On the Basis of Sex

2019-01-25 07:06
Felicity Jones in the movie On the Basis of Sex.


The story of Ruth Bader Ginsburg, her struggles for equal rights and what she had to overcome in order to become a U.S. Supreme Court Justice.


Supreme Court Justice Ruth Bader Ginsburg is having a much deserved time in the spotlight with two films about her life and legal legacy.

The trailblazing advocate of women’s rights has gained popular culture status not only in American but the rest of the world too and has be dubbed the "Notorious R.B.G."

Early in 2018 the documentary, RBG premiered at Sundance Festival. The film was one of the highest grossing independent films of the year and is a top contender in the Academy Awards Best Documentary category. 

Hot on the heels of the critically acclaimed documentary comes this feature film, which focuses on aspects of her personal life, the struggles she faces as a female lawyer in the 60s and 70s and one of her earliest ground-breaking cases.

I have to be honest though after seeing the film I really wanted to see the documentary, which I did, and it gave me some more insight into Ginsburg. 

For me, the drama was an appetiser and I was greedy to know more about the life of RBG.

With that being said though, the film is a beautiful introduction to the legendary Ginsburg.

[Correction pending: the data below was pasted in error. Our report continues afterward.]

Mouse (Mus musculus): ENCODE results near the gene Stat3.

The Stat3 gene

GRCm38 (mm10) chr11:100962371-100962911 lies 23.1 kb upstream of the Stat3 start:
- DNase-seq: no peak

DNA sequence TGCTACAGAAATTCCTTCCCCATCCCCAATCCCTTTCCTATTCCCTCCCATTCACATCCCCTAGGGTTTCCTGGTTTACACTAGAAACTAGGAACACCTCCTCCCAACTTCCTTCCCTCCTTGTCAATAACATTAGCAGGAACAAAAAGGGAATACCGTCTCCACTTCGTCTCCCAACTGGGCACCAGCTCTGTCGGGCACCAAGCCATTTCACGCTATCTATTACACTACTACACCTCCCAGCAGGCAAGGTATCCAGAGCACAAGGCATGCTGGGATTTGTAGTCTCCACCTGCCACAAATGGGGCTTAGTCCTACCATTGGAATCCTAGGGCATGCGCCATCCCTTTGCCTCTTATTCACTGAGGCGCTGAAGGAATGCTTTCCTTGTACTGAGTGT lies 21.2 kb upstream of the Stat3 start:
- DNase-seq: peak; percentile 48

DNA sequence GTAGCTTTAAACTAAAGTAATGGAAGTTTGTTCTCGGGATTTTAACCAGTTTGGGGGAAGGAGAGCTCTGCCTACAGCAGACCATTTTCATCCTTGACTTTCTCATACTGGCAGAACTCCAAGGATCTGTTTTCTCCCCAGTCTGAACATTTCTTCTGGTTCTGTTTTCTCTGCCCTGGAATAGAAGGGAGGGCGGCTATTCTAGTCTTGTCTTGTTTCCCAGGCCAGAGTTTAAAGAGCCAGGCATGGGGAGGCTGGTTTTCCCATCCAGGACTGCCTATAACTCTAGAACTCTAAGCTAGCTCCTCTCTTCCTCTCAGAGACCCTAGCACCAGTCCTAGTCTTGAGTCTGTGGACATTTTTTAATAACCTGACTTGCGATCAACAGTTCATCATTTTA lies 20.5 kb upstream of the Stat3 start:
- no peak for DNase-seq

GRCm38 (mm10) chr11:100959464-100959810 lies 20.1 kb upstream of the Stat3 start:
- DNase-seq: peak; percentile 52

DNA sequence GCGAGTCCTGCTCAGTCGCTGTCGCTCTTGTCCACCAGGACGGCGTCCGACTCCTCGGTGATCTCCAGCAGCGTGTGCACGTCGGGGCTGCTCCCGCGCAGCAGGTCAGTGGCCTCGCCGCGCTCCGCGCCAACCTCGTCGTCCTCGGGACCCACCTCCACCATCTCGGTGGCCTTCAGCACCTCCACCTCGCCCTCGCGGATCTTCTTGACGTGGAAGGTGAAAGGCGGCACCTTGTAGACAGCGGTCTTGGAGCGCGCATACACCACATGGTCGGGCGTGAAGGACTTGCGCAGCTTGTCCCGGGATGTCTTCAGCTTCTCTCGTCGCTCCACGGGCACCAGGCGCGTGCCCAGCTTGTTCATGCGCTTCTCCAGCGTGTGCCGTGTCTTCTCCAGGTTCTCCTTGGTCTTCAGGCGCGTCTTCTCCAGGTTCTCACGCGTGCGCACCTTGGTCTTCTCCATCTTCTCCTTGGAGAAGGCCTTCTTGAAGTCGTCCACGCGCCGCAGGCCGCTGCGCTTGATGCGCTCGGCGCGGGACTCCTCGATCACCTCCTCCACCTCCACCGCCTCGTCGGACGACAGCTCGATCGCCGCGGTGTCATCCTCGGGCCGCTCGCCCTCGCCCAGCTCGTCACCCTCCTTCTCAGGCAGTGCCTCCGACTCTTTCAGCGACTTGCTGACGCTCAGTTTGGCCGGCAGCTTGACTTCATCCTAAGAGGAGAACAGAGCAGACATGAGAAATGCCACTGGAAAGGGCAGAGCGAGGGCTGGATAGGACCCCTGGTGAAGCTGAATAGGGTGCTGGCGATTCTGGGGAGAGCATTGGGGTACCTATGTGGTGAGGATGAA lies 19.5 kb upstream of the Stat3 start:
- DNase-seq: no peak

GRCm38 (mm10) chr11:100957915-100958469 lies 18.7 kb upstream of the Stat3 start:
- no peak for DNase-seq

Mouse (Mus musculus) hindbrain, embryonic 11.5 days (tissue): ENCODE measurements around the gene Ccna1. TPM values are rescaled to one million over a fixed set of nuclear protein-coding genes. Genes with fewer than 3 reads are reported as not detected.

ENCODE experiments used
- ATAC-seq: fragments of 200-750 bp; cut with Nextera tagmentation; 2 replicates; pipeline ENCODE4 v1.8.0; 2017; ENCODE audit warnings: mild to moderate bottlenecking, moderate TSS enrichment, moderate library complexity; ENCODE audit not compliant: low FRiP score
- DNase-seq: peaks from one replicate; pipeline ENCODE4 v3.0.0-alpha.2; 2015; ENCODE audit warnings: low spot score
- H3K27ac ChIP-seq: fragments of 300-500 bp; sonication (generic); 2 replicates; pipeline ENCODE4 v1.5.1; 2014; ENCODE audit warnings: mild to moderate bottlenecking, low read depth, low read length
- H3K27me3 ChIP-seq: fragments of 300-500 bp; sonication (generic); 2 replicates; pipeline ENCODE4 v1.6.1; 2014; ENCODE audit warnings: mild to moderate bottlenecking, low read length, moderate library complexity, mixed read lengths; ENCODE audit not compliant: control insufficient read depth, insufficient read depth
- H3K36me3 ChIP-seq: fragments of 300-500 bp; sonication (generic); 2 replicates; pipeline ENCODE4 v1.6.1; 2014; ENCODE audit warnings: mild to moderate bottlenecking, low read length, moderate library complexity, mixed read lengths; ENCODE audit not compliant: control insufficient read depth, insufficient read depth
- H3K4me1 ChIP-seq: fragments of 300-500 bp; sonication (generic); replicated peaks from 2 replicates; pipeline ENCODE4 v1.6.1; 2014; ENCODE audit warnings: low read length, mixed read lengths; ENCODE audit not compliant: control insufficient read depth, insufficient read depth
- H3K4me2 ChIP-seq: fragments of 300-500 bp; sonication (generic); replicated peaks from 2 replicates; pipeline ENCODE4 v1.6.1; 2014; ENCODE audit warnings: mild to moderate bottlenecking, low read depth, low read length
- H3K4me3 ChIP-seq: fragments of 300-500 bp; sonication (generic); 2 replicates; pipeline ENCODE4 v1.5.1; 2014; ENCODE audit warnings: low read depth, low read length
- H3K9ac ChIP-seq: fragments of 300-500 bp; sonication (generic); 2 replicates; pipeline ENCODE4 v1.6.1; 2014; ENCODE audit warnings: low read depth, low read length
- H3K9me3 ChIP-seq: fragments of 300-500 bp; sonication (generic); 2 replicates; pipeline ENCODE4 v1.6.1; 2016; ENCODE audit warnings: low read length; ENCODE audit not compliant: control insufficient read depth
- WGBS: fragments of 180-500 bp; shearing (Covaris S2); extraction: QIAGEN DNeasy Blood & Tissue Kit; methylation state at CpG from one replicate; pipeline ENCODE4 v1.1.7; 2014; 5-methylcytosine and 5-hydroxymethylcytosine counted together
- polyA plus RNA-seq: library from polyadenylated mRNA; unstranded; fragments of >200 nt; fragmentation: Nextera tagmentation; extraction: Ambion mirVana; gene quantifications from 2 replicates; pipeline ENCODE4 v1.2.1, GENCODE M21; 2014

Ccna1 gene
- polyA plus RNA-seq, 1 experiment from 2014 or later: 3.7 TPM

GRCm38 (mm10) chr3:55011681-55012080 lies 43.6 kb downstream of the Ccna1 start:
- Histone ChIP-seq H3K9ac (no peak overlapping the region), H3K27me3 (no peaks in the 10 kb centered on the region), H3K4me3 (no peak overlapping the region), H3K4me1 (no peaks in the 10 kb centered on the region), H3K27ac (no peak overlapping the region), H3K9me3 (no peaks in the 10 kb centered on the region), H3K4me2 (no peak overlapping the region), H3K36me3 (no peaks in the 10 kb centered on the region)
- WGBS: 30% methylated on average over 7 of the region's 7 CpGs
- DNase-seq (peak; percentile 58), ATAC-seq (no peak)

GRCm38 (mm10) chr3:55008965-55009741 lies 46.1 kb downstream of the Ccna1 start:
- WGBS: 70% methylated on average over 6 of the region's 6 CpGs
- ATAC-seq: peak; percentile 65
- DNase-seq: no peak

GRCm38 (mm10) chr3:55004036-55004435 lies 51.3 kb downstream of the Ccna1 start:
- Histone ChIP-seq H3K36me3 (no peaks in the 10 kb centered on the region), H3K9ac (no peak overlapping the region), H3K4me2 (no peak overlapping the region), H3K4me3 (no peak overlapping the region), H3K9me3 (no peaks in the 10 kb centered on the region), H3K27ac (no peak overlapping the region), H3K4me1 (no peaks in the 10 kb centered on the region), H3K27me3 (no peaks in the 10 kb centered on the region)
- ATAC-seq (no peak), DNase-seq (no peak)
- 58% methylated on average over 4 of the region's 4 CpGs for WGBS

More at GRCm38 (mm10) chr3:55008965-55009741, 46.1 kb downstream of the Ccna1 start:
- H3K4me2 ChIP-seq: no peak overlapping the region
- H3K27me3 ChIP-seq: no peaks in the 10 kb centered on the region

It follows the standard biopic format – the first part of the film focuses on Ruth’s (Felicity Jones) time at Harvard Law School, the gross sexism she experiences even though she makes it to the Harvard Law Review and passes at the top of the class.

The second part focuses on her trying to get a job after graduating. Despite her stellar CV she struggles to find a job at a law firm because “the wives get jealous.” She eventually gets a job as a professor at Rutgers Law School.

Part three focuses largely on the tax case that her husband Marty (Armie Hammer) brings to her attention. Bachelor Charles Mortiz (Chris Mulkey) is denied a caregiver tax exemption because he is a man. By taking on this case Ruth sees it as an in to change all the laws discriminating on the basis of sex.

The film has a good balance between her personal and her professional life. What particularly stood out in the film (and also the documentary) is the relationship between Ruth and Marty, who was always her number one supporter.

Marty went against the grain when it came to what being a man was considered at the time - he cooked, he cleaned he even took care of the kids. His character was so refreshing amongst the other male characters. Hammer embodied the character perfectly; he was the perfect supporting actor to Jones’ Ruth. 

When it comes to Jones’ portrayal, she embodied the quiet strength that Ginsburg possesses. 

Other standout performances were from Justin Theroux, who plays Mel Wulf the legal director of the ACLU (American Civil Liberties Union), and Kathy Bates, who played political activist and lawyer Dorothy Kenyon.

While the film might be set in the 60s and 70s, the issues explored are still faced by millions of women all over the world. Great strides have been made but we still have a long way to go in terms of gender equality. 

In terms of biopics the film ticks all the boxes - it has drama, suspense and a kick ass court scene. 

Everyone should go and see this movie; after all women’s rights are human rights.

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